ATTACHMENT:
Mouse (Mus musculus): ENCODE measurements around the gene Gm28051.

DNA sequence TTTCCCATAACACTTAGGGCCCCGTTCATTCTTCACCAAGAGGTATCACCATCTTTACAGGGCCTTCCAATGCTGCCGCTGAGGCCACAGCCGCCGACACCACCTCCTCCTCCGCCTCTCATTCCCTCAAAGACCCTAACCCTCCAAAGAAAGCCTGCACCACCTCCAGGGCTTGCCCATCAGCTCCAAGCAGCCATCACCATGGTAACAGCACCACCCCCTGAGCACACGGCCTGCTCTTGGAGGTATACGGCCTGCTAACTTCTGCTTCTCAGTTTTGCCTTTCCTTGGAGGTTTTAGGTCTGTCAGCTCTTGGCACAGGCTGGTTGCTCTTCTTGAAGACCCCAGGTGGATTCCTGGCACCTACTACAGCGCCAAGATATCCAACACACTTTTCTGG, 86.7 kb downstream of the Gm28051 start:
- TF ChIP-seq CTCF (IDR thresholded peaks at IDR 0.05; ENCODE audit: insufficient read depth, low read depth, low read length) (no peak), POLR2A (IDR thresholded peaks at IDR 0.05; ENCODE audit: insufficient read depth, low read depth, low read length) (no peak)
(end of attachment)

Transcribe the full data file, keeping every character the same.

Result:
Mouse (Mus musculus): ENCODE measurements around the gene Gm28051.

DNA sequence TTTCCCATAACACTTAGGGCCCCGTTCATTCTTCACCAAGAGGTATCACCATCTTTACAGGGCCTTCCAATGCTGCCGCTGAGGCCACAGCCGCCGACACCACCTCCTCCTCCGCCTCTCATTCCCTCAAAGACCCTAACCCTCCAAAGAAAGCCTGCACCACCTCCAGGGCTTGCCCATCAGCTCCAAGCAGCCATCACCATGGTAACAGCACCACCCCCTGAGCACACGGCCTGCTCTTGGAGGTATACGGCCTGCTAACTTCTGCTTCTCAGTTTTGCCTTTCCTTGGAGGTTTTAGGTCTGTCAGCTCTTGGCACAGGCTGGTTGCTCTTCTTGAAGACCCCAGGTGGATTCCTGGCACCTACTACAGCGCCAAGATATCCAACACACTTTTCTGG, 86.7 kb downstream of the Gm28051 start:
- TF ChIP-seq CTCF (IDR thresholded peaks at IDR 0.05; ENCODE audit: insufficient read depth, low read depth, low read length) (no peak), POLR2A (IDR thresholded peaks at IDR 0.05; ENCODE audit: insufficient read depth, low read depth, low read length) (no peak)